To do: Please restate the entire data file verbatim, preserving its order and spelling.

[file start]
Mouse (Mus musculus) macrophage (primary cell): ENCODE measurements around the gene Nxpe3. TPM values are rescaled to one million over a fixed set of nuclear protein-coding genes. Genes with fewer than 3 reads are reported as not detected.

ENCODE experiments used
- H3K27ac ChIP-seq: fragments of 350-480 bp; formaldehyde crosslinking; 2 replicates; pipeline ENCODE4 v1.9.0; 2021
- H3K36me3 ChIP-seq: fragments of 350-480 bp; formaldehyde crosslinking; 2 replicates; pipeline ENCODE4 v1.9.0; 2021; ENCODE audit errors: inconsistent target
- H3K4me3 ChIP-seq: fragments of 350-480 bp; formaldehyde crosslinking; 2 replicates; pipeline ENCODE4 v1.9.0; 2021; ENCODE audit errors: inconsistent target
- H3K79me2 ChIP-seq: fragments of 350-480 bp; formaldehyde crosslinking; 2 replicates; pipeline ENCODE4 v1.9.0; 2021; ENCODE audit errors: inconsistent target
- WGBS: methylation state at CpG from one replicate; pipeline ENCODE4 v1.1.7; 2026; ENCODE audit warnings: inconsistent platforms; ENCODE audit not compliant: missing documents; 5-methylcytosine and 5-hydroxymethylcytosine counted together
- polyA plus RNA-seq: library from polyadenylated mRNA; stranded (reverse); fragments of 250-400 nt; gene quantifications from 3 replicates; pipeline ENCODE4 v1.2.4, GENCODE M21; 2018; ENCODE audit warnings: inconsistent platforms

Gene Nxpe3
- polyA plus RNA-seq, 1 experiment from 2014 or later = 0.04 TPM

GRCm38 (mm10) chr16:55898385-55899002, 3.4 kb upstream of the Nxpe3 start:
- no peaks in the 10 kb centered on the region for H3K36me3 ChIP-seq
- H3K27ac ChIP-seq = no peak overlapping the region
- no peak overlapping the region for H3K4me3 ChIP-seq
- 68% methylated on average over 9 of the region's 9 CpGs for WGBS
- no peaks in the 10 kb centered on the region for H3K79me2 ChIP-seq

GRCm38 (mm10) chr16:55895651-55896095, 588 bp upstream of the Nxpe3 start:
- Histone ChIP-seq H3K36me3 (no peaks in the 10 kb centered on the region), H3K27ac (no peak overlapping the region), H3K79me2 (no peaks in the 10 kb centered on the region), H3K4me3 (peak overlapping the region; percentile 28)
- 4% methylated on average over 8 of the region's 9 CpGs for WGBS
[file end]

Mouse (Mus musculus) macrophage (primary cell): ENCODE measurements around the gene Nxpe3. TPM values are rescaled to one million over a fixed set of nuclear protein-coding genes. Genes with fewer than 3 reads are reported as not detected.

ENCODE experiments used
- H3K27ac ChIP-seq: fragments of 350-480 bp; formaldehyde crosslinking; 2 replicates; pipeline ENCODE4 v1.9.0; 2021
- H3K36me3 ChIP-seq: fragments of 350-480 bp; formaldehyde crosslinking; 2 replicates; pipeline ENCODE4 v1.9.0; 2021; ENCODE audit errors: inconsistent target
- H3K4me3 ChIP-seq: fragments of 350-480 bp; formaldehyde crosslinking; 2 replicates; pipeline ENCODE4 v1.9.0; 2021; ENCODE audit errors: inconsistent target
- H3K79me2 ChIP-seq: fragments of 350-480 bp; formaldehyde crosslinking; 2 replicates; pipeline ENCODE4 v1.9.0; 2021; ENCODE audit errors: inconsistent target
- WGBS: methylation state at CpG from one replicate; pipeline ENCODE4 v1.1.7; 2026; ENCODE audit warnings: inconsistent platforms; ENCODE audit not compliant: missing documents; 5-methylcytosine and 5-hydroxymethylcytosine counted together
- polyA plus RNA-seq: library from polyadenylated mRNA; stranded (reverse); fragments of 250-400 nt; gene quantifications from 3 replicates; pipeline ENCODE4 v1.2.4, GENCODE M21; 2018; ENCODE audit warnings: inconsistent platforms

Gene Nxpe3
- polyA plus RNA-seq, 1 experiment from 2014 or later = 0.04 TPM

GRCm38 (mm10) chr16:55898385-55899002, 3.4 kb upstream of the Nxpe3 start:
- no peaks in the 10 kb centered on the region for H3K36me3 ChIP-seq
- H3K27ac ChIP-seq = no peak overlapping the region
- no peak overlapping the region for H3K4me3 ChIP-seq
- 68% methylated on average over 9 of the region's 9 CpGs for WGBS
- no peaks in the 10 kb centered on the region for H3K79me2 ChIP-seq

GRCm38 (mm10) chr16:55895651-55896095, 588 bp upstream of the Nxpe3 start:
- Histone ChIP-seq H3K36me3 (no peaks in the 10 kb centered on the region), H3K27ac (no peak overlapping the region), H3K79me2 (no peaks in the 10 kb centered on the region), H3K4me3 (peak overlapping the region; percentile 28)
- 4% methylated on average over 8 of the region's 9 CpGs for WGBS